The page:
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This is what it was like at the top: It's 2006, and I am sitting in an office in a building in Beverly Hills, and a whole floor is dedicated to the sports-agency division. Huge pictures of clients like Corey Dillon and Rodney Harrison hang on the walls. I am on the phone with Dallas Cowboys defensive end Marcus Spears. I'm trying to persuade him to switch agents, and I'm telling him to come to L.A. I sense hesitation, so I put the phone out the window.
"Do you hear that, Marcus? Do you hear it?" I yell. "You know what that is? That's Hollywood, baby. Hollywood's calling. You gonna answer the call?"
A week later, Marcus was in my office signing a representation agreement.
The transforming development in the agent business in the 2000s was Hollywood's move into sports. It started when CAA lured Tom Condon from IMG in 2005. The firm that represented Tom Cruise and Angelina Jolie joined forces with the guy who represented Peyton and Eli Manning. That deal overshadowed another one: Steve Feldman and I joined The Gersh Agency, another of Hollywood's big talent firms.
After I left Gary Wichard, I teamed up with Steve, who had a small but solid client base that included Dillon and Harrison. Almost instantly we got some new clients, including troubled Ohio State running back Maurice Clarett (for whom we did some of our best work; a player no team should have touched got taken in the third round). But it was nothing like when Steve and I joined Gersh. At our new agency, we had something powerful to sell to players: celebrity. We told them, "Come sign with us and be a star." We put Marcus Spears in a TV pilot; NFL wideout Kassim Osgood made a guest appearance on Jericho; when I was recruiting receiver Steve Smith from USC we got him on an MTV pilot. We were selling TV and movies to athletes, and it was like having the freakin' Golden Calf.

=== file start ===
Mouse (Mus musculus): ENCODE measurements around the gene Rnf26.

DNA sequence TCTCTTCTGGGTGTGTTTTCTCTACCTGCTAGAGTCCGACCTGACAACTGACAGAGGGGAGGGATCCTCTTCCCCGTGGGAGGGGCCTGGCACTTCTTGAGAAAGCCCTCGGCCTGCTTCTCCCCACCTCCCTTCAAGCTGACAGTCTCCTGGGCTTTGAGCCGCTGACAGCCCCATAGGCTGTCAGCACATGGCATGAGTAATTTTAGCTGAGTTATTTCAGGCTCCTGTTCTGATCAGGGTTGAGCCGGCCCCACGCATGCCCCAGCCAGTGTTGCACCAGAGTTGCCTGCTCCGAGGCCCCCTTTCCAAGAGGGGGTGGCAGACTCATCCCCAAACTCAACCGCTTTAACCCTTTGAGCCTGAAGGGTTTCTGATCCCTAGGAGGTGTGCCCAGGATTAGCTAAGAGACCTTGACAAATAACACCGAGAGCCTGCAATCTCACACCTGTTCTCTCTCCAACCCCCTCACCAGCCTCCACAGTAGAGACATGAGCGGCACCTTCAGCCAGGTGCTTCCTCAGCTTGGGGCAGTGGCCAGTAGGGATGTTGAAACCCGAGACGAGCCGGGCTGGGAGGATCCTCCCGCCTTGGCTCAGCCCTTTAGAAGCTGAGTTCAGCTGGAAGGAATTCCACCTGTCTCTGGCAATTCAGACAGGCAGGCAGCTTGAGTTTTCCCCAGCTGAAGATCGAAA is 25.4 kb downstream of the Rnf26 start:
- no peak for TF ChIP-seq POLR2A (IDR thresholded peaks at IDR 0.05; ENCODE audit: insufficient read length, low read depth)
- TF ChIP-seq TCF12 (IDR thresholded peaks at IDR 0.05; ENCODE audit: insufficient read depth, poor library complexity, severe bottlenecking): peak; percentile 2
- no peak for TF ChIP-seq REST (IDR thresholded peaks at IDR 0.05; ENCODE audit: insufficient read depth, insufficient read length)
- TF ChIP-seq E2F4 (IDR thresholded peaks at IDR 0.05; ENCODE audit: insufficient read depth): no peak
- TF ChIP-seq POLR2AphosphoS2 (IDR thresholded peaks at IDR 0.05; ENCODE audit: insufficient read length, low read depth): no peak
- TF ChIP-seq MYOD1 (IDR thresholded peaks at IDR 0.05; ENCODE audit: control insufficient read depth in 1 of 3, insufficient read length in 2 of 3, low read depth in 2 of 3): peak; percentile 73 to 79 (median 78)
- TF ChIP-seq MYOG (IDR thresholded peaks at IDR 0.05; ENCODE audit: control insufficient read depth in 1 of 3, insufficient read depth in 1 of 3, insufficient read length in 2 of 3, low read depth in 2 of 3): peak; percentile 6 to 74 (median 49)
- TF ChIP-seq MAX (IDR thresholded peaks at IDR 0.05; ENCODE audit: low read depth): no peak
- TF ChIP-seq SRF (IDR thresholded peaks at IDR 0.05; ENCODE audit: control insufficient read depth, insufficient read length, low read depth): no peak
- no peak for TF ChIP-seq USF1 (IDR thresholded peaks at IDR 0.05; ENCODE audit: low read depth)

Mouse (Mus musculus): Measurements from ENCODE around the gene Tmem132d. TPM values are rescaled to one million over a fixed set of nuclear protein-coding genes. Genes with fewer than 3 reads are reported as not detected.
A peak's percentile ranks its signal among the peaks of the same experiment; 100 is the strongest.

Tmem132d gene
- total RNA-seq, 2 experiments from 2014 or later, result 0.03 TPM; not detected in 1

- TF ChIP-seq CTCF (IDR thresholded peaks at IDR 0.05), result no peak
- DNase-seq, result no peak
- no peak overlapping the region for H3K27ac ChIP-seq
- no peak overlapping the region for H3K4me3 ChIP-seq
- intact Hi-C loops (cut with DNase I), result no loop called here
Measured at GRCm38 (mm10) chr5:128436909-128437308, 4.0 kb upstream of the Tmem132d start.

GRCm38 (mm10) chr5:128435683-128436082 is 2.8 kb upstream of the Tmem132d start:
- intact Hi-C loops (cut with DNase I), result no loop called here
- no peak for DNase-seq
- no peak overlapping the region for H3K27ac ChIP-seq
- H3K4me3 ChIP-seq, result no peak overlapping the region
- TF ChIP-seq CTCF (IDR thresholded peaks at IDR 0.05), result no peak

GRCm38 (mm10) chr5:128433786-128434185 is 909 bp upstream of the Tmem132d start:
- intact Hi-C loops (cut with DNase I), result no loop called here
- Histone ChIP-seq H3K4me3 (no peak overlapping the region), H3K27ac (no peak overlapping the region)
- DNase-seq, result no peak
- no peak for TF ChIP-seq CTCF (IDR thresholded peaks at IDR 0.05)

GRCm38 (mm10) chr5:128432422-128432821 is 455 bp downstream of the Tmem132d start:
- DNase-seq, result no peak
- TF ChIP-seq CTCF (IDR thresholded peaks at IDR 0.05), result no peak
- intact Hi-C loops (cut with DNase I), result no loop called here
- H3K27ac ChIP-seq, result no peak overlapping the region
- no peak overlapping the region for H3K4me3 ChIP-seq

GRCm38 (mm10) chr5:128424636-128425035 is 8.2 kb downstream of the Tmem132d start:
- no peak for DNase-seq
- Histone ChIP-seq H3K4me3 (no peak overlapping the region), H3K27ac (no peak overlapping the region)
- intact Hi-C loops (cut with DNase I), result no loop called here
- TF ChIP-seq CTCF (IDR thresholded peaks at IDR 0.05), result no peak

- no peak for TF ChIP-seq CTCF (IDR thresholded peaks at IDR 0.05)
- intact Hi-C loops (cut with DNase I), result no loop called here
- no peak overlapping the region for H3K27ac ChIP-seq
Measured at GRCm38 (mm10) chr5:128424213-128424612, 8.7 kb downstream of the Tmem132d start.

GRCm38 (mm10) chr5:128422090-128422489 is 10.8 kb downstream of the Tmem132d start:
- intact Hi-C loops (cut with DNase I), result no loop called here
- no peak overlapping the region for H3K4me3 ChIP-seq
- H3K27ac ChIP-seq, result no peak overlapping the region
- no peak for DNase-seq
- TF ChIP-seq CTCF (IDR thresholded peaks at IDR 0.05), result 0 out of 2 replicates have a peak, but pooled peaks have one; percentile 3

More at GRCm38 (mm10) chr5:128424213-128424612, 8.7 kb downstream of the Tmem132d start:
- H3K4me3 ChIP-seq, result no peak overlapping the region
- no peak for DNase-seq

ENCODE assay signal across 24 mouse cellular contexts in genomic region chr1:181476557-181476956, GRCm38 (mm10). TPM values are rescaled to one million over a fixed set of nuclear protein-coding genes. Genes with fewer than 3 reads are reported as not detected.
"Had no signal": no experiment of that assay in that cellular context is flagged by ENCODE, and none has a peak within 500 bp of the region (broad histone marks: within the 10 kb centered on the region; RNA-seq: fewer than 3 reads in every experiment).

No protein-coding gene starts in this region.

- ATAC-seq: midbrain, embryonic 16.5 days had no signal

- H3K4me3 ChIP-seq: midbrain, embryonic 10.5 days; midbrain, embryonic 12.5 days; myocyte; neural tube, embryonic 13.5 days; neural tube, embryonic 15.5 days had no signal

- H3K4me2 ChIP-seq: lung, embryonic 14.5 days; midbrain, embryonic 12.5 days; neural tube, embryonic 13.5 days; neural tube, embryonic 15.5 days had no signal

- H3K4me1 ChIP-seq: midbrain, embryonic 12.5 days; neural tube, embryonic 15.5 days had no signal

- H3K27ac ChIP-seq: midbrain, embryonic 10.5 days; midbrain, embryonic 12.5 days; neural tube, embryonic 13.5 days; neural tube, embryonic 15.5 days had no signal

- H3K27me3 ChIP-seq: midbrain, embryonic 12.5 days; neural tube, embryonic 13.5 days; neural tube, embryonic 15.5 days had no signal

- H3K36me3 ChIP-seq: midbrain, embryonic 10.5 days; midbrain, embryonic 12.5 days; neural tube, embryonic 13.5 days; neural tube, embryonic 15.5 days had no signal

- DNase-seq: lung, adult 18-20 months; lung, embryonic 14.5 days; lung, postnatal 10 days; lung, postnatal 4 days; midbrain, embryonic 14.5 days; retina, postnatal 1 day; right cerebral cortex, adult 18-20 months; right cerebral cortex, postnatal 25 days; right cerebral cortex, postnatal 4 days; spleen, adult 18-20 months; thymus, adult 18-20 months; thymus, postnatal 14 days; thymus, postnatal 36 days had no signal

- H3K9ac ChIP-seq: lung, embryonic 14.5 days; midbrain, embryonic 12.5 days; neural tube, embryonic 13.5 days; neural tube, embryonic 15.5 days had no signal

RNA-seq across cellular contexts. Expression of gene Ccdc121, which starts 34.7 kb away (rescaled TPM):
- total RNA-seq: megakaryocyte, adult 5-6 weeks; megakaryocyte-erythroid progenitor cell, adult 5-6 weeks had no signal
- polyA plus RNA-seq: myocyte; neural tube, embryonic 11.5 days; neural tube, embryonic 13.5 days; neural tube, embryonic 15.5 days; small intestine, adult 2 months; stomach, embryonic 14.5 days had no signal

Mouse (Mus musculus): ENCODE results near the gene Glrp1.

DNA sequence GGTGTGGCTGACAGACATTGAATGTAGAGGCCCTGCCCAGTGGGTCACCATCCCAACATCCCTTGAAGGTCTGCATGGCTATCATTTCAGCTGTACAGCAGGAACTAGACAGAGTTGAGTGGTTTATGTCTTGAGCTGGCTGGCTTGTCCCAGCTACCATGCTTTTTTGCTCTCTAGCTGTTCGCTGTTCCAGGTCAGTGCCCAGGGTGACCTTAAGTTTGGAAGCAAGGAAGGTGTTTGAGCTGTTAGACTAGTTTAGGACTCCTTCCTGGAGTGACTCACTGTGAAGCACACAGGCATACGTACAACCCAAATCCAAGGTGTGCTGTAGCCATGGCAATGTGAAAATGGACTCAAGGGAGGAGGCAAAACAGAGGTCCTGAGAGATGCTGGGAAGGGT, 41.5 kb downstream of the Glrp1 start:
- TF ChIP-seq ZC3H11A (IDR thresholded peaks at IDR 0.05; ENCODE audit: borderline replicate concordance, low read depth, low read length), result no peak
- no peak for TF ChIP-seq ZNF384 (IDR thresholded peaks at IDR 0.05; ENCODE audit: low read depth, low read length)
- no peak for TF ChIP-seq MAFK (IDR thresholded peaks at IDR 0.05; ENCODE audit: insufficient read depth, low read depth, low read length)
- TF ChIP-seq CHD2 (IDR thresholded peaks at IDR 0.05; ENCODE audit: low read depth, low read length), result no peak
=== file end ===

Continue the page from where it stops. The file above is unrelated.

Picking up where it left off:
Steve and I got meetings with almost any player we wanted. Tight end Dustin Keller, an eventual first-rounder out of Purdue, paid his own way to come see us. That doesn't happen. In November 2005, Steve and I flew to Ohio State to talk to receiver Santonio Holmes. We met him outside the football building, and he said, "Listen, I want to save you the time. We don't need to meet. I've been taking money from [an agent] the last couple years, and he's been taking care of my family too."
Had it been 10 years earlier, I would have probably said, "Santonio, whatever he's paying you, I'll double it." But now, being at Gersh, I had Hollywood to sell. Let the other agents pay kids.
That first year at Gersh was the best of my career. We were making inroads with all sorts of clients. I was earning a six-figure salary plus bonuses. I had health benefits for the first time. My wife was happy. It was everything I wanted.
Then it all came crashing down.